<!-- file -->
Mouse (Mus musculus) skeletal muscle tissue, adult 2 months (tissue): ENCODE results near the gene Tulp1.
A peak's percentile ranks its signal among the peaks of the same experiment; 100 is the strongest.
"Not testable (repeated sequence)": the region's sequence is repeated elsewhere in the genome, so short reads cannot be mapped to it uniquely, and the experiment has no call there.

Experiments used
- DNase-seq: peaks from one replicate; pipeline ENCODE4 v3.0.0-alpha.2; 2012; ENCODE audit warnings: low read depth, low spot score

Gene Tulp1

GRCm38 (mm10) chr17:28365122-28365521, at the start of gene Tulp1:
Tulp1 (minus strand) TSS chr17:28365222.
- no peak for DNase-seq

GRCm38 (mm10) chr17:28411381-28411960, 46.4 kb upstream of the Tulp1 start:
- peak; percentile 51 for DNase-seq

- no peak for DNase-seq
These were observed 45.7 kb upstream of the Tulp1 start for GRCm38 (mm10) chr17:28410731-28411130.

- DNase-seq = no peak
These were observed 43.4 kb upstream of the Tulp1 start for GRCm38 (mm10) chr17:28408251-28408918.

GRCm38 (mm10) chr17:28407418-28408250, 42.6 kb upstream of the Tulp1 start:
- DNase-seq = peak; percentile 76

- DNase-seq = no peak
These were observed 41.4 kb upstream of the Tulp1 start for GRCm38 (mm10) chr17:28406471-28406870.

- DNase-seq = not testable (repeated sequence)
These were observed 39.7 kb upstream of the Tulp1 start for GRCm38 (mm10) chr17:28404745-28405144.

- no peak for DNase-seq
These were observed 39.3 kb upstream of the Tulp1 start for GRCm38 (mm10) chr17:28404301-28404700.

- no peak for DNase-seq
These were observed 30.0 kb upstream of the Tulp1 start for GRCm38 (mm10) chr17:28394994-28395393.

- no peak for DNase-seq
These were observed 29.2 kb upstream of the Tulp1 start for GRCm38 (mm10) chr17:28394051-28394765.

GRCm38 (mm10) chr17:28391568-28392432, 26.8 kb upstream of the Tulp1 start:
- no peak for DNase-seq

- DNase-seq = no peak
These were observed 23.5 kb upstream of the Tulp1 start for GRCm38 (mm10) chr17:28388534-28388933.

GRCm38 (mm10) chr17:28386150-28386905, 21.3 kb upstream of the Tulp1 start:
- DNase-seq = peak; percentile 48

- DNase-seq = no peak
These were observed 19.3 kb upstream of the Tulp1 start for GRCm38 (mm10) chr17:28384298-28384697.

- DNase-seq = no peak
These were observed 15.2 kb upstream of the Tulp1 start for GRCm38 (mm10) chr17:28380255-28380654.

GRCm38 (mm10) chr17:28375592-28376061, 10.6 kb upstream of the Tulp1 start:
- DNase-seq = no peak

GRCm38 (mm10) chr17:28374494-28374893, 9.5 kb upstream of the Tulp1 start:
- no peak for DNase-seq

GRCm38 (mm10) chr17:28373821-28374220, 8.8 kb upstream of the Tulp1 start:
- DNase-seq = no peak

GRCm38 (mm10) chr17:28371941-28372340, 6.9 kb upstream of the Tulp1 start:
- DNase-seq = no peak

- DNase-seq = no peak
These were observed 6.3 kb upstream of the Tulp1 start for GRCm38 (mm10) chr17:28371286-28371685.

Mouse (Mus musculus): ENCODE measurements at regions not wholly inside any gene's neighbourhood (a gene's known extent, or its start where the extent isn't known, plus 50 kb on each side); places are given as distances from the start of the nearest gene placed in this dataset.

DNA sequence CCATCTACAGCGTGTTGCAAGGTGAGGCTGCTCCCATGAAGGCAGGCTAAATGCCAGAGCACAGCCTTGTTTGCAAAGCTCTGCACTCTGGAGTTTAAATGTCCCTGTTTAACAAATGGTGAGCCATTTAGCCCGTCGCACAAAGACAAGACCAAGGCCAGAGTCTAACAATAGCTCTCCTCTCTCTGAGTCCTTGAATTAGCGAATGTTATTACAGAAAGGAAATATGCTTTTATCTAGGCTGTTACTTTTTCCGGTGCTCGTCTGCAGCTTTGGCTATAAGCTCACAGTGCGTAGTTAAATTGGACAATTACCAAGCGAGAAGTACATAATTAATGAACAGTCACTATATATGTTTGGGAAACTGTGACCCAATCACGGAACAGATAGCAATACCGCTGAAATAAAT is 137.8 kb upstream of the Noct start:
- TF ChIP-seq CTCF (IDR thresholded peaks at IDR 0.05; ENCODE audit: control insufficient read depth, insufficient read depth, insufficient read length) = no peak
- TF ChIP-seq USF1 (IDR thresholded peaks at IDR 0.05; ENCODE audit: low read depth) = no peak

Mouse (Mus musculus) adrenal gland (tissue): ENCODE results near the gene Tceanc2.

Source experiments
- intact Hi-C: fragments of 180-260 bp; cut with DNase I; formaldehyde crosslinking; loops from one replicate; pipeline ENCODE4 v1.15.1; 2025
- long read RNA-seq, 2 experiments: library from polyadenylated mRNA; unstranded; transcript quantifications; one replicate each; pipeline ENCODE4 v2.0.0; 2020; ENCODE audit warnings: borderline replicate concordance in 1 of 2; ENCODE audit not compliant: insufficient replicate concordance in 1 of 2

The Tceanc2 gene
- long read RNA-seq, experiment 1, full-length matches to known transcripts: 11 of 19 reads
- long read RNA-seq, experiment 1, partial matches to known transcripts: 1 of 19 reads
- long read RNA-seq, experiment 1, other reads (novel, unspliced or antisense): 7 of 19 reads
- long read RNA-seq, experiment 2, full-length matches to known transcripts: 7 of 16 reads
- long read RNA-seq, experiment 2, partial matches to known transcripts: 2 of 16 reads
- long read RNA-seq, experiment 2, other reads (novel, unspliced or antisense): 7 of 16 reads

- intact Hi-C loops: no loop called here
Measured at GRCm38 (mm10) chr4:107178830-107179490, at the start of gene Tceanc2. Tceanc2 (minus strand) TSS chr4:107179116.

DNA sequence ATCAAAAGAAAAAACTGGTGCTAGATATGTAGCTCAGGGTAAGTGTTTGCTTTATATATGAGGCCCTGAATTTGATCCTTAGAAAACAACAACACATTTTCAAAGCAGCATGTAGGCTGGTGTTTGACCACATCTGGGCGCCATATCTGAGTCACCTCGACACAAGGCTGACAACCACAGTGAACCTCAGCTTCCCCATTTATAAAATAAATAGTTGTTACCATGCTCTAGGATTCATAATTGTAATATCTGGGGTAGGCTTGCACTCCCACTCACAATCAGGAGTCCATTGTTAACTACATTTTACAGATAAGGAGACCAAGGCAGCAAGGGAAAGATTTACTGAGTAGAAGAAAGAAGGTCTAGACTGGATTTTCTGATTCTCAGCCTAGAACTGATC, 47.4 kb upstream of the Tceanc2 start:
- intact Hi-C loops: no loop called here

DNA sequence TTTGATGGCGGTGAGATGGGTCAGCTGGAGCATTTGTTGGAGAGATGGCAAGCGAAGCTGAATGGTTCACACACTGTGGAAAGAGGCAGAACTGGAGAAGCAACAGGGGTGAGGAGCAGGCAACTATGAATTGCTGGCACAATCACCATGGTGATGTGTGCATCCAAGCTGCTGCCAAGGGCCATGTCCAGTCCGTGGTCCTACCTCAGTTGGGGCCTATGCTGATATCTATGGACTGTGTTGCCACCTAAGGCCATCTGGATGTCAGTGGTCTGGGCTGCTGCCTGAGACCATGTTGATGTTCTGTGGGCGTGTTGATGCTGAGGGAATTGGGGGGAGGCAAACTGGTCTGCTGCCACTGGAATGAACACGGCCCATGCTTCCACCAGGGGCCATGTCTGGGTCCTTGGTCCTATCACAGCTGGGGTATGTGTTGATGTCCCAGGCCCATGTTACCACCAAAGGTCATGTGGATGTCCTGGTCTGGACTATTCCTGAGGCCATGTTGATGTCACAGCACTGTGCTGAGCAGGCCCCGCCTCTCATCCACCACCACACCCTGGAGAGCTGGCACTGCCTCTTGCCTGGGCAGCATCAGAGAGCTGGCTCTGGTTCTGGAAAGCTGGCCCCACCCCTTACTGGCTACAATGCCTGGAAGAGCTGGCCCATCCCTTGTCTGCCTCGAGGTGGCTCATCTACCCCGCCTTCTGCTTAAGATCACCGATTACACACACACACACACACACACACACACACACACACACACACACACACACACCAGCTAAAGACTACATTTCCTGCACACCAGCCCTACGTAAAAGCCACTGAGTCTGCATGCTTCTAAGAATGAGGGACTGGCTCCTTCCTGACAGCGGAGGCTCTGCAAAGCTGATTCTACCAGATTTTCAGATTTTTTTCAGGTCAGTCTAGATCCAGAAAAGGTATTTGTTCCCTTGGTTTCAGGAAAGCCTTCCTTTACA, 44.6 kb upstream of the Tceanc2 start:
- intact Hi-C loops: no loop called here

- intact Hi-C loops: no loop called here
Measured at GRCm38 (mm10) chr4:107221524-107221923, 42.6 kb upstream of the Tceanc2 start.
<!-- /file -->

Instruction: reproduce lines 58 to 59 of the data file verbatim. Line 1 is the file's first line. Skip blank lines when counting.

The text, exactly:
- long read RNA-seq, experiment 1, partial matches to known transcripts: 1 of 19 reads
- long read RNA-seq, experiment 1, other reads (novel, unspliced or antisense): 7 of 19 reads